Well, there is no pass to be honest – highest point of this road is the tunell, but it’s still spectacular. My lens is not wide enough to take proper photo:


Our plan for the day was pretty much done already, but there was some daylight left so we continued. I was surprised they wanted more – we covered some kilometres today, some of the roads were demanding and they still wanted more. I was used to different sort of companion on this trip...


When mountains were over, we had a chance to see some ‘real’ Romania. I was impressed – it wasn’t rich by any means, but there was some sort of community couldn’t see in previous countries. Houses were in good shape, with manicured lawn at the front and people sitting on benches and talking with their neighbours.



Hard seat on big GS was bit too hard for Maciej after some time, so we switched bikes. It was new experience for me – to ride something twice the size, twice the weight and with a passenger. There is a rule while carrying pillion – she needs to trust the rider. To assure Ania that I’m in total control, I dropped the bike straight away. She landed in the ditch like a pro! There was nice surprise – I could lift the bike, with all this crap on it, without any problem! Bike was resting on the pannier, so it just pivoted on it nicely, making it much easier to lift. I feel I should apologise all the GS riders I was having a laugh at so far, but on the other hand I lost all the remaining respect – if they can’t lift this, it means they must be seriously weak.

We rode some motorway towards the end of the day:

After turnoff into some minor road, we found some steppish hills, set up camp and were happy about everything. Few beers, bought earlier, helped us for sure. I could barely speak after all day of radio-talk with Maciej. I guess I just wasn’t used to talk for that long, lack of training made my throat slightly useless. Today I had someone to talk to and a lot of stuff to talk about, which amounted to a lot of work out for my thorat.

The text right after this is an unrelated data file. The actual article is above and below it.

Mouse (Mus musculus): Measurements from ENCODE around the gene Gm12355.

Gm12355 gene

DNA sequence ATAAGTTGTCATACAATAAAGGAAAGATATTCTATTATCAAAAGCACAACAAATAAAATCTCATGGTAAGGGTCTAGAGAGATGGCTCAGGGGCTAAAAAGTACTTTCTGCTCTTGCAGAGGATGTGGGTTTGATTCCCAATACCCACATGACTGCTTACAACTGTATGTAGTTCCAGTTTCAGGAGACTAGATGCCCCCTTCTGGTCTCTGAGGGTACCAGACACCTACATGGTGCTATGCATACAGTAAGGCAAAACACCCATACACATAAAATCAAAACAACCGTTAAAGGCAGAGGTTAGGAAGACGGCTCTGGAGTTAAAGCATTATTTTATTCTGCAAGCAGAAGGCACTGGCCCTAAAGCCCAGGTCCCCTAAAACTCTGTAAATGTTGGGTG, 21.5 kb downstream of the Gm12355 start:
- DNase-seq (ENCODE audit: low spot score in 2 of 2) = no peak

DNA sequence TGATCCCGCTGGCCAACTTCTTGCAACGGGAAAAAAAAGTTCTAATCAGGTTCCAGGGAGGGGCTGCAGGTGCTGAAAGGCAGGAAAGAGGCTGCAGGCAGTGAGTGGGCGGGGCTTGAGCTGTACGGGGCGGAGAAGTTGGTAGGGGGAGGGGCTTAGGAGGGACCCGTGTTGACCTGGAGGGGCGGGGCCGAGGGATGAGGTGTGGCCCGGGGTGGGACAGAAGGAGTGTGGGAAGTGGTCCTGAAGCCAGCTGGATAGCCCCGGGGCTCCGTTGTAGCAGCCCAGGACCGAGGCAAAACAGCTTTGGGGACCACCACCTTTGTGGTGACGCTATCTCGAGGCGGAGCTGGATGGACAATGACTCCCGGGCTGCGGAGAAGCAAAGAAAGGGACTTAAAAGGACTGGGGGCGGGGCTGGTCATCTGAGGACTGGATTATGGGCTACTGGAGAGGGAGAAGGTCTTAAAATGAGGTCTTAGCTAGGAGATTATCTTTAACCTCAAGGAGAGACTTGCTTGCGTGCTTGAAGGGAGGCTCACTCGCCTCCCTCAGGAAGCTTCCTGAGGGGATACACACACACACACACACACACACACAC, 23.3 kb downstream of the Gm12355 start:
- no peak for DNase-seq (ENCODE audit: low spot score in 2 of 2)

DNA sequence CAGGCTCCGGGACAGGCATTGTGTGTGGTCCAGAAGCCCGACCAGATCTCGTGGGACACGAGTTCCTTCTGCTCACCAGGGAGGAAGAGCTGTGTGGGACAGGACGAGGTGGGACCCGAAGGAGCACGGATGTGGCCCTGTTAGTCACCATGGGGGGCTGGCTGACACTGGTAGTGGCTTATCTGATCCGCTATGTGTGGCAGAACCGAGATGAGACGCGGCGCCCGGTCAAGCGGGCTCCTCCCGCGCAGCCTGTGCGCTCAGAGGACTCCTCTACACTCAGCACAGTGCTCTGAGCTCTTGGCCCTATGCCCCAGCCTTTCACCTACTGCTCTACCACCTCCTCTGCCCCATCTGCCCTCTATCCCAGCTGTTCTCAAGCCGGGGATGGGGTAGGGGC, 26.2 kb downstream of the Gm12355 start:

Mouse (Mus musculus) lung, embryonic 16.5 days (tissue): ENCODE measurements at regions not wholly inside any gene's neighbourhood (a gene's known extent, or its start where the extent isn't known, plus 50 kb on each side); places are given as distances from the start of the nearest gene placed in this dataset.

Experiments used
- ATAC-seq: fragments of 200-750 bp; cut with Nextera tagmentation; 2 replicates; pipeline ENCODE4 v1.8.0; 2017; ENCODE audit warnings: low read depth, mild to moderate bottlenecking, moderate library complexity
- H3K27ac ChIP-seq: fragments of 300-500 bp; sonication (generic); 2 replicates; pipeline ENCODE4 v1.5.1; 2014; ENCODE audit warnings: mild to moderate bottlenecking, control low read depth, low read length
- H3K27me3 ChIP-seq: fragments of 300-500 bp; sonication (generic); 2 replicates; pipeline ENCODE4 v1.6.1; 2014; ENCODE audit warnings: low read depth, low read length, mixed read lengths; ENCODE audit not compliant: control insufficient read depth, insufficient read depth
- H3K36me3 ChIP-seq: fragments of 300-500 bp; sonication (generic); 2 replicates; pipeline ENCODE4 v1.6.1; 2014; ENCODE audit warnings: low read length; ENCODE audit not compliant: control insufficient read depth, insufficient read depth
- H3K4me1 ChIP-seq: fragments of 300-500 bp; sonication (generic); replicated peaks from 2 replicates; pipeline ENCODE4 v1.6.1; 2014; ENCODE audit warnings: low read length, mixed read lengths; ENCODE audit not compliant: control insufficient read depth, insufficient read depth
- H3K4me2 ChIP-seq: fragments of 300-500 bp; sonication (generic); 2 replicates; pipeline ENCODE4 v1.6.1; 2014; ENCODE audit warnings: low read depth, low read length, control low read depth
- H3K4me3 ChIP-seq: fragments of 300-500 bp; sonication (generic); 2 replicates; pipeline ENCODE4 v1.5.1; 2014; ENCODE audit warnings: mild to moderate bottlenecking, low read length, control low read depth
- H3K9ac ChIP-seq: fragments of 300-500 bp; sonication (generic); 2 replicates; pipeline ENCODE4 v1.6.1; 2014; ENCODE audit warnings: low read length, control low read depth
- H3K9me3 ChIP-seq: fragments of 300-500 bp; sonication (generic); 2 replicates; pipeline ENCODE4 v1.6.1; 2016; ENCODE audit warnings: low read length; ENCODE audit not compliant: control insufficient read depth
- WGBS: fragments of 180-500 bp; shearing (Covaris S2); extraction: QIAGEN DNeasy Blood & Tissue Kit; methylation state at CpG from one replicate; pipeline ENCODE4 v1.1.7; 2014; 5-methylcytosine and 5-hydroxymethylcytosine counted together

Sometimes camel toe is just not big enough and that;s when bone comes into action. I carry this with me since Mongolia – it’s a real multi-tool! A hammer, side stand support, beer opener...


Stats:


Map – painted again - http://ridewithgps.com/routes/670117
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Old 09-11-2011, 06:24 AM   #163
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Day 62 – Somewhere near Capusu Mare (Romania) –Rudnik (Poland)


Our plan was simple to begin with, but then I decided to complicate things a little. Instead of going straight home, I wanted to visit small city near Bialystok. It meant going straight North, along Ukrainian border.
The end of adventure happened some time ago, but it’s enough to set gps to ‘as straight line as possible’ to spice things a bit.

After two hours or so we got to Hungarian border. It took about three minutes to cross it – I like these European borders a lot. It makes no difference what country you’re in – I use card to pay for everything anyway, so there is no feel of crossing border you get when exchanging money. More and more people speak good English too.
I liked Hungary a bit – it feels like Austro-Hungarian Empire foundation is still there. Villages are designed to be in order. Houses are aligned, lawns manicured, animals fenced off. No more free range herding. What I liked the most was the smell of acacia trees – they were everywhere, forming a wall along the road most of the time. Smell is one of the best side of motorcycling for me – gives another dimension to landscape, makes things easier to remember.